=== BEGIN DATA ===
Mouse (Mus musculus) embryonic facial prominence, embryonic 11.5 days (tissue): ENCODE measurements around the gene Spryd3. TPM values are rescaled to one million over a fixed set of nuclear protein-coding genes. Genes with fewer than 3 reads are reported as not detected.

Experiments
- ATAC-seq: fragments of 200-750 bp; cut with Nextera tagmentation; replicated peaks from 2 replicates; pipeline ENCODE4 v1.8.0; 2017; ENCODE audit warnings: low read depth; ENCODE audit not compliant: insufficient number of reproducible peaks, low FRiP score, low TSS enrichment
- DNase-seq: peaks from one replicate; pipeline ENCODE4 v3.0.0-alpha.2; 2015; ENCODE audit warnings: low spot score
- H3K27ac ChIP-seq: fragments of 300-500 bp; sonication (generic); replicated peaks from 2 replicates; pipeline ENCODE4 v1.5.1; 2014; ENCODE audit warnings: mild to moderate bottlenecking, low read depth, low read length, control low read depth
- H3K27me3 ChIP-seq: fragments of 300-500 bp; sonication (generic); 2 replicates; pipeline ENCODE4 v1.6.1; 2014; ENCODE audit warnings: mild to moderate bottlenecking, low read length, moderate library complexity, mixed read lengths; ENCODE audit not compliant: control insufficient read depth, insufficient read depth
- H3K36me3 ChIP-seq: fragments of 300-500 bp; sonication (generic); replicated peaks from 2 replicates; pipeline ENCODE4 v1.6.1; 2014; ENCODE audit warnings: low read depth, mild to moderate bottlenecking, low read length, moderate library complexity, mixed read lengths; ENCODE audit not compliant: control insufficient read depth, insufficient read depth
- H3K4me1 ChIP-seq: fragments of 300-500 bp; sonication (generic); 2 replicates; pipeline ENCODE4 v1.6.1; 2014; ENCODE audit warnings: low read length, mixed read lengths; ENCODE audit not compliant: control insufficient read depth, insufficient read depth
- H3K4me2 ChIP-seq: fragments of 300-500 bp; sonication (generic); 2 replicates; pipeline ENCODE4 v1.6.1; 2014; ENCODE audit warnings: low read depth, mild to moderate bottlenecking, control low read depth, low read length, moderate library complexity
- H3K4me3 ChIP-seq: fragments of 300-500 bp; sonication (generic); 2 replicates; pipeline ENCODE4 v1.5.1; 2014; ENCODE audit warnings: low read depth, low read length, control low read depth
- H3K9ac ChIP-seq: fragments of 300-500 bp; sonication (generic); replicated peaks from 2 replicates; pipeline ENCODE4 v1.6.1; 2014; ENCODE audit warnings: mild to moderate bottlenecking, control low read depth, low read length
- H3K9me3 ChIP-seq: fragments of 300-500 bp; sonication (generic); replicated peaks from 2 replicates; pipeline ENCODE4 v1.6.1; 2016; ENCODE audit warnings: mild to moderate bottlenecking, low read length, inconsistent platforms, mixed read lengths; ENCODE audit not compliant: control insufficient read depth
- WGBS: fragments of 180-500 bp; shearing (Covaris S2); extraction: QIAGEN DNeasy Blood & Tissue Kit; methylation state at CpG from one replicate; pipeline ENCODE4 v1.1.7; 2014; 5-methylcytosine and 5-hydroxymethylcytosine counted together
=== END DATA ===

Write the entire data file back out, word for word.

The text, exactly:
Mouse (Mus musculus) embryonic facial prominence, embryonic 11.5 days (tissue): ENCODE measurements around the gene Spryd3. TPM values are rescaled to one million over a fixed set of nuclear protein-coding genes. Genes with fewer than 3 reads are reported as not detected.

Experiments
- ATAC-seq: fragments of 200-750 bp; cut with Nextera tagmentation; replicated peaks from 2 replicates; pipeline ENCODE4 v1.8.0; 2017; ENCODE audit warnings: low read depth; ENCODE audit not compliant: insufficient number of reproducible peaks, low FRiP score, low TSS enrichment
- DNase-seq: peaks from one replicate; pipeline ENCODE4 v3.0.0-alpha.2; 2015; ENCODE audit warnings: low spot score
- H3K27ac ChIP-seq: fragments of 300-500 bp; sonication (generic); replicated peaks from 2 replicates; pipeline ENCODE4 v1.5.1; 2014; ENCODE audit warnings: mild to moderate bottlenecking, low read depth, low read length, control low read depth
- H3K27me3 ChIP-seq: fragments of 300-500 bp; sonication (generic); 2 replicates; pipeline ENCODE4 v1.6.1; 2014; ENCODE audit warnings: mild to moderate bottlenecking, low read length, moderate library complexity, mixed read lengths; ENCODE audit not compliant: control insufficient read depth, insufficient read depth
- H3K36me3 ChIP-seq: fragments of 300-500 bp; sonication (generic); replicated peaks from 2 replicates; pipeline ENCODE4 v1.6.1; 2014; ENCODE audit warnings: low read depth, mild to moderate bottlenecking, low read length, moderate library complexity, mixed read lengths; ENCODE audit not compliant: control insufficient read depth, insufficient read depth
- H3K4me1 ChIP-seq: fragments of 300-500 bp; sonication (generic); 2 replicates; pipeline ENCODE4 v1.6.1; 2014; ENCODE audit warnings: low read length, mixed read lengths; ENCODE audit not compliant: control insufficient read depth, insufficient read depth
- H3K4me2 ChIP-seq: fragments of 300-500 bp; sonication (generic); 2 replicates; pipeline ENCODE4 v1.6.1; 2014; ENCODE audit warnings: low read depth, mild to moderate bottlenecking, control low read depth, low read length, moderate library complexity
- H3K4me3 ChIP-seq: fragments of 300-500 bp; sonication (generic); 2 replicates; pipeline ENCODE4 v1.5.1; 2014; ENCODE audit warnings: low read depth, low read length, control low read depth
- H3K9ac ChIP-seq: fragments of 300-500 bp; sonication (generic); replicated peaks from 2 replicates; pipeline ENCODE4 v1.6.1; 2014; ENCODE audit warnings: mild to moderate bottlenecking, control low read depth, low read length
- H3K9me3 ChIP-seq: fragments of 300-500 bp; sonication (generic); replicated peaks from 2 replicates; pipeline ENCODE4 v1.6.1; 2016; ENCODE audit warnings: mild to moderate bottlenecking, low read length, inconsistent platforms, mixed read lengths; ENCODE audit not compliant: control insufficient read depth
- WGBS: fragments of 180-500 bp; shearing (Covaris S2); extraction: QIAGEN DNeasy Blood & Tissue Kit; methylation state at CpG from one replicate; pipeline ENCODE4 v1.1.7; 2014; 5-methylcytosine and 5-hydroxymethylcytosine counted together